The President of the United States of America is said to be one of the most powerful people in the world. So naturally, to understand past presidencies you want to get as close as possible to key presidential decisions. For that you need access to primary sources, and that is exactly what The Presidential Primary Sources Project (PPSP) is doing.
PPSP is a collaborative program sponsored by historic sites and museums, the National Parks Service, U.S. Presidential Libraries and Museums, and the Internet2 community. The goal of the annual project is to engage classrooms throughout the national and international education community with an overarching theme, utilizing primary source documents for student research and presentation.
Since 2012, PPSP has given students from all over the world access to primary source documents, shedding light on different aspects of the American Presidency, from John F. Kennedy’s relationship to the Civil Rights Movement, over the Truman Doctrine to Woodrow Wilson and the League of Nations.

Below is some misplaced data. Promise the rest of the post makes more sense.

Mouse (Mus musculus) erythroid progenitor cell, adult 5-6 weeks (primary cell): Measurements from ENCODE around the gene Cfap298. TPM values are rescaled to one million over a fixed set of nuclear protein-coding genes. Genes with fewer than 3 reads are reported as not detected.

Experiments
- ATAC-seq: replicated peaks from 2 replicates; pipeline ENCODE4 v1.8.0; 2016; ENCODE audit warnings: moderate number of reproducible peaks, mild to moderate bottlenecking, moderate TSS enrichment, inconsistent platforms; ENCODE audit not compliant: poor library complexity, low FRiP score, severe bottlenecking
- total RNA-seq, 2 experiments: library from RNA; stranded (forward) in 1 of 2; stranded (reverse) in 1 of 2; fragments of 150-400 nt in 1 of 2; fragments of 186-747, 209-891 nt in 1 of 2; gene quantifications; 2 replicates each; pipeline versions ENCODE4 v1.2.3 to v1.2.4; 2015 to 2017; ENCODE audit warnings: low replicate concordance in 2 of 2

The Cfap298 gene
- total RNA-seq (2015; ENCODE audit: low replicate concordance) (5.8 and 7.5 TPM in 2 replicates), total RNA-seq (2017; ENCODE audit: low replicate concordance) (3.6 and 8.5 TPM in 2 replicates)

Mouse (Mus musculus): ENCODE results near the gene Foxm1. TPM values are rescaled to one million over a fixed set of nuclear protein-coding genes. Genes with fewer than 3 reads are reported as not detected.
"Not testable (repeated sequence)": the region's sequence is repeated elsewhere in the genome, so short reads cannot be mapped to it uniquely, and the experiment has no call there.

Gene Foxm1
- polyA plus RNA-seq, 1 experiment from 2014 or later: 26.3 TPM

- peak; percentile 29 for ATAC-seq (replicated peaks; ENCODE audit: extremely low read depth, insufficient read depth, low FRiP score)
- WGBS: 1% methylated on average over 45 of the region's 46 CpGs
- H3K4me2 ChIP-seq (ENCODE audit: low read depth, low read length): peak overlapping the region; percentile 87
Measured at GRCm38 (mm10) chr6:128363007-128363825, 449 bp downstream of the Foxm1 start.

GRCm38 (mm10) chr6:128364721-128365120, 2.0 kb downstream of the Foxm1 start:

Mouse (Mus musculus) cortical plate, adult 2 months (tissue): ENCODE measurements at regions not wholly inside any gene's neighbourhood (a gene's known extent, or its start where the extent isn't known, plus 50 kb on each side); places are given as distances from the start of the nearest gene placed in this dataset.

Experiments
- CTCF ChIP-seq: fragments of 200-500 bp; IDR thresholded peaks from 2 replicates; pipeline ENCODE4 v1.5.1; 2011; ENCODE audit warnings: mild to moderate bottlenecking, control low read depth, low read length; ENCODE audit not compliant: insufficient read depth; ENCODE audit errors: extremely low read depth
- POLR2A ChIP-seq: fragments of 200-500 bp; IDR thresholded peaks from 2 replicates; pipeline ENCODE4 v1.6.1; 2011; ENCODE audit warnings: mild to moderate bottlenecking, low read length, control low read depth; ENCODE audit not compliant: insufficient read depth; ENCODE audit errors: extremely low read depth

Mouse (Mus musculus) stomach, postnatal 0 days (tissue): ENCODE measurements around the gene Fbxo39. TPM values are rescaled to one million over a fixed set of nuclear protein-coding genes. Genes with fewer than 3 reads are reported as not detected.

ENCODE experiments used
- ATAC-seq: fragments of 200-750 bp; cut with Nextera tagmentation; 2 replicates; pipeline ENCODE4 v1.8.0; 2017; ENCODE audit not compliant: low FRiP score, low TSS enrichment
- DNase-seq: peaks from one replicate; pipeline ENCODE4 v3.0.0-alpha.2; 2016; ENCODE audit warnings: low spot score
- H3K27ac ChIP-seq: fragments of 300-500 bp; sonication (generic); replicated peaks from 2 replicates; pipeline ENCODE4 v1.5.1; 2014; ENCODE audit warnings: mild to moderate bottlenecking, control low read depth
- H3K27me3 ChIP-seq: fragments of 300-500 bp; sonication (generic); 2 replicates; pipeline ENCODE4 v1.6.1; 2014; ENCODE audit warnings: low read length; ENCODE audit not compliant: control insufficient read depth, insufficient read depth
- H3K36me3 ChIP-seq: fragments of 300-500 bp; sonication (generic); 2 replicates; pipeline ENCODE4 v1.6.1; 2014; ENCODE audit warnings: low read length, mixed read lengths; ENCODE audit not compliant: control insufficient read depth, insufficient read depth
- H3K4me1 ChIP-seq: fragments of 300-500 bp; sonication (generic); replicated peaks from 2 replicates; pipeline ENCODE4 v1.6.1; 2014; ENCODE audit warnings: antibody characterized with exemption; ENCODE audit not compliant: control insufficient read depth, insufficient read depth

Most recently, the free interactive classroom videoconferencing program series has focused on “Culture, Society, and Presidential Decision-making”, featuring topics like “Ulysses S. Grant and the Rise of the Women’s Rights Movement”, and “Propaganda Posters of World War 2”, presented by experts from the Ulysses S. Grant National Historic Site and from the Harry S. Truman Presidential Library.
In addition to live interactive discussion, primary source documents are used extensively during the presentations. Each program is also streamed and archived for on demand viewing.
Please visit https://k20.internet2.edu/presidents to view archived programs.
The Presidential Primary Sources Project is part of the K20 initiative, bringing together Internet2 member institutions and innovators from primary and secondary schools, colleges and universities, libraries, and museums to extend new technologies, and content to all educational sectors.
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